Selenite and selenate found in environmental waters were determined (Table 2) using ultrasound-assisted emulsification microextraction (USAEME) and dispersive liquid-liquid microextraction (DLLME) coupled with gas chromatography-flame ionization detection (GC-FID) [29]. The low-density solvent toluene was used as an extraction solvent in the two techniques. This method was applied for the determination of selenite, selenate, and total selenium in tap water, river water, sea water, waste water, and drinking water. The limits of detection were 0.05 and 0.11 ng/ml (calculated based on the signal to noise ratio) for USAEME and DLLME, respectively. The linear dynamic ranges were 0.20-35.0 ng/ml (correlation coefficients of 0.9988, in good agreement with reported standards[18]) and 0.45-75.0 ng/ml (correlation coefficient of 0.9986) for USAEME and DLLME, respectively. Satisfactory precisions, defined as RSD, were 5.32% and 4.57% for USAEME and DLLME, respectively. The accuracies, which were in agreement with published standards [19], for USAEME and DLLME as recovery using certified reference material were 97.66 and 96.57 %, respectively [29]. This method is fast, has a low cost, is reliable, and uses a very small volume of organic solvent. Potential difficulties are automation difficulty, inadequate application to the complexes matrices, and organic phase recovery difficulty.

4.1.3 Selenium LPME Coupled with Inductively Coupled Plasma (ICP)

The investigation of published articles confirms that inductively coupled plasma is suitable for inorganic selenium species (selenite and selenate) using chemical modification by different types of organic chelating. Hu et al. [12] have successfully developed a method for speciation and determination of inorganic selenium species (Table 3) using dispersive liquid-liquid microextraction (DLLME) combined with electrothermal vaporization-inductively coupled plasma-mass spectrometry (ETV-ICP-MS). In this method, 5-mercapto-3-phenyl-1,3,4-thiodiazole-2(3H)-thionepotassium salt (Bismuthiol II), ethanol, and chloroform were used as a chelating agent, disperser solvent, and an extraction solvent, respectively. The detection limit (calculated as the three times standard deviation divided by the calibration curve slope) and linear dynamic range (correlation coefficient = 0.9974, in agreement with published standards [19]) were 47ng/L and 500.0-100000.0 ng/L, respectively. The precision, defined as RSD [8], was 7.2 %. The consistent accuracy [18-20] defined as recovery was 103.5% [12]. This method offered simplicity, speed, sensitivity, low cost, and high selectivity as advantages.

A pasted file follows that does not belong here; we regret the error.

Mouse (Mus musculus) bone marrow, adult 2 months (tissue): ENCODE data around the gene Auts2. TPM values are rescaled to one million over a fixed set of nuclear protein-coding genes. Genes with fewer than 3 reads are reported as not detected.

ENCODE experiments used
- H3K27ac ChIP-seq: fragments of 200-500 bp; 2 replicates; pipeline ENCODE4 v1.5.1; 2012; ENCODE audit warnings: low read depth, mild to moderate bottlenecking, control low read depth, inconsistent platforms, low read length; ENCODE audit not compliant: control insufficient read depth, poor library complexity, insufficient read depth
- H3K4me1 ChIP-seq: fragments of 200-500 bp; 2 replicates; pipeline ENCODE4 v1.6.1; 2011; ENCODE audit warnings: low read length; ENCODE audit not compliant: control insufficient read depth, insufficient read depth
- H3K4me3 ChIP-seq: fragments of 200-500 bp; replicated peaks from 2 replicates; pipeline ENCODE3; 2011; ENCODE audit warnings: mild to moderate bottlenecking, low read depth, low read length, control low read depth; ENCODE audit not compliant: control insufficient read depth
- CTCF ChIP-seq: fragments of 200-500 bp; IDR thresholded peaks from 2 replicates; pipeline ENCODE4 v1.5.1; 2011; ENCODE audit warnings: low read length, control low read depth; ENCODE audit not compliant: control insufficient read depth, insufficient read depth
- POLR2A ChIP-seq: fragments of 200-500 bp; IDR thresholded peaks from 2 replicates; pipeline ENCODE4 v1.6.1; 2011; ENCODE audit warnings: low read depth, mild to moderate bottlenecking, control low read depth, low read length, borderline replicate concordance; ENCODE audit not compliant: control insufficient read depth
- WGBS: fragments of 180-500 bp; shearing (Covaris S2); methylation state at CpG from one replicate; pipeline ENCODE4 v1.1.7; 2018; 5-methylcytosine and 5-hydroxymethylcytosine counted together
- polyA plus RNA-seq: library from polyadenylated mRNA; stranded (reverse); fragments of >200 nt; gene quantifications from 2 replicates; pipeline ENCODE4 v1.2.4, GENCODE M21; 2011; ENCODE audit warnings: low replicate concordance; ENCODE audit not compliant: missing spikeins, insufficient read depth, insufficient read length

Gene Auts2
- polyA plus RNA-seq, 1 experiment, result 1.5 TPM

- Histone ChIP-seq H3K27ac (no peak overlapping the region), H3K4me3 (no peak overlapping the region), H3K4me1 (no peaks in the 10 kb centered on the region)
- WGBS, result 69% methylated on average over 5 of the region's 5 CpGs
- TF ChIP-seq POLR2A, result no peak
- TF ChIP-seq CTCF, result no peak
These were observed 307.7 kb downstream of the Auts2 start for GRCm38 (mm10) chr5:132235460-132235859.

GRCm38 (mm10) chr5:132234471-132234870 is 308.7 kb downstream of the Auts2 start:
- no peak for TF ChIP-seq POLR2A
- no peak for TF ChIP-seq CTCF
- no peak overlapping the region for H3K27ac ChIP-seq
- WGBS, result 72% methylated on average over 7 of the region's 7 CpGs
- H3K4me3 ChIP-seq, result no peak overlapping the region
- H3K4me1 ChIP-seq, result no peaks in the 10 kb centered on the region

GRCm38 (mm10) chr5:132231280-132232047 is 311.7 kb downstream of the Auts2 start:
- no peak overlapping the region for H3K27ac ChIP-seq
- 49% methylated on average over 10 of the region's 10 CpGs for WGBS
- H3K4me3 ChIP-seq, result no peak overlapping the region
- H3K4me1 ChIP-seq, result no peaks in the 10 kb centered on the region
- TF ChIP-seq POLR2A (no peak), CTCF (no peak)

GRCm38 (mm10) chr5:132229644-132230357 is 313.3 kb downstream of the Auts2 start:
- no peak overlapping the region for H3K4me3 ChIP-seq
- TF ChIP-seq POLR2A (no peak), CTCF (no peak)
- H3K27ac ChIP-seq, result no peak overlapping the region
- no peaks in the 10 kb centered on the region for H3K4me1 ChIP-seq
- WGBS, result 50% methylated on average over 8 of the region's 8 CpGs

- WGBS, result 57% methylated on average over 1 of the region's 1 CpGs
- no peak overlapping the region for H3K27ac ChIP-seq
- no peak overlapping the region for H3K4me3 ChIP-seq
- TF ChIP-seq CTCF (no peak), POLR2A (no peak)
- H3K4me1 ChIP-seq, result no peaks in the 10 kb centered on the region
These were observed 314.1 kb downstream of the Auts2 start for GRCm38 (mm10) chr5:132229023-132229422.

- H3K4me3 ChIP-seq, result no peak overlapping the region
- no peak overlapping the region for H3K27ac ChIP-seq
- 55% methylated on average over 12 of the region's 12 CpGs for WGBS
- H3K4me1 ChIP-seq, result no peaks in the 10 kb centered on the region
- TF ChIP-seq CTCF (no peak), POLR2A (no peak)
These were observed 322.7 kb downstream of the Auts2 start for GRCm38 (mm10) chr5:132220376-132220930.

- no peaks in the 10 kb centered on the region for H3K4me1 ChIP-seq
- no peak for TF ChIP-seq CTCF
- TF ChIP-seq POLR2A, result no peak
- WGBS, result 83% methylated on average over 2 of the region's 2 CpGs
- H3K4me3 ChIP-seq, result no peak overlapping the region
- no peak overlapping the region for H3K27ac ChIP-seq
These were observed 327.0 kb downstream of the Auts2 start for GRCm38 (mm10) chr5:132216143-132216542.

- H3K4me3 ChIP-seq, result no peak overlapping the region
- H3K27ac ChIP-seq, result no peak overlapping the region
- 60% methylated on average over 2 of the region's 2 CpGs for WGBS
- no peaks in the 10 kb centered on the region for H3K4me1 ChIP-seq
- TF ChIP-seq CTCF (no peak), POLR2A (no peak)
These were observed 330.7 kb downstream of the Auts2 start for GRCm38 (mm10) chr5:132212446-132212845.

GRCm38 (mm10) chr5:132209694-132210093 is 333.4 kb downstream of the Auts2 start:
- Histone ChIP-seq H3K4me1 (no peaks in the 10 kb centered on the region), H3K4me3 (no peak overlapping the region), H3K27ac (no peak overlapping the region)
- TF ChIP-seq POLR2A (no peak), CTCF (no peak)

Table 3

Selenium LPME techniques combined with ICP.

Subsequently, the same author and others [30] developed an improved method for determination and speciation of inorganic selenium species (Table 3) using the same techniques (dispersive liquid-liquid microextraction (DLLME) combined with electrothermal vaporization-inductively coupled plasma-mass spectrometry (ETV-ICP-MS)). Under optimum conditions, the limit of detection and linear dynamic range were 8.60 ng/L (as the three times standard deviation divided by the calibration curve slope) and 40.0-10000.0 ng/L, with a correlation coefficient that was greater than 0.9978 [18], respectively. The satisfactory precision of 9.2% RSD agreed with published standards [18]. An accuracy of 98% was reliable [19] as calculated using certified reference material [30].The advantages of this method were speed, low cost, simplicity, reliability, and the possibility of using batch mode.

Solidified floating organic drop microextraction (SFODME) coupled with electrothermal vaporization-inductively coupled plasma-mass spectrometry (ETV-ICP-MS) has been developed for the determination and speciation of inorganic and organic selenium (Table 3) in tea leaves and tea infusion [31]. In this method, ammonium pyrrolidine dithiocarbamate (APDC) dissolved in 1-undecanol (extraction solvent) was used as a chemical modifier (chelating agent). The detection limits based on the three times standard deviation divided by the calibration curve slope were 0.19 ng/L and 0.26 ng/L for selenite and selenate, respectively. The linear dynamic range was 0.01 to 10.0 ng/ml with a correlation coefficient of greater than0.9957 [31], which disagreed with published standards [19 , 20] and agreed with [26]. Suitable precision calculated based on RSD [18] was 5.4%. The reliablility of the good accuracy was evaluated using certified reference material, and recoveries between 91.0 to 105% were obtained, which agreed with published standards [18 , 19]. Simplicity, accurate and precise results, low detection limit, and high enrichment factors were reported as the advantages for this method.

4.1.4 Selenium LPME Coupled with High Pressure Liquid Chromatography (HPLC)

In this section, as described for ICP above, all published articles in this realm measured selenium speciation after chemical derivatization using different organic chelating compounds. Yamini and others [32] have developed a new method for the determination of selenite (Table 4) using hollow fiber-liquid phase microextraction (HF-LPME) prior to analysis via high pressure liquid chromatography - ultraviolet-visible detector (HPLC-UV). This method was applied for the determination of selenite in urine, plasma, and water samples. After complexation with o-phenylenediamine, extraction was performed using 1-octanol. Under optimum conditions, the limit of detection based on the signal to noise ratio was 0.10 μg/L, and the linear dynamic range was 0.20-100.0 μg/L with a correlation coefficient of larger than 0.995 [34], which disagreed with several reports [19 , 20] but agreed with another [18]. The precision (RSD) was less than 3.7% and would be considered good according to published standards [18]. The reproducibility of the accuracy for this method was not reported, unfortunately, because it is considered a very important issue to validate a method, according to several reports [18 - 20]. The simplicity, high reproducibility, high repeatability, and low cost were reported as advantages for this method.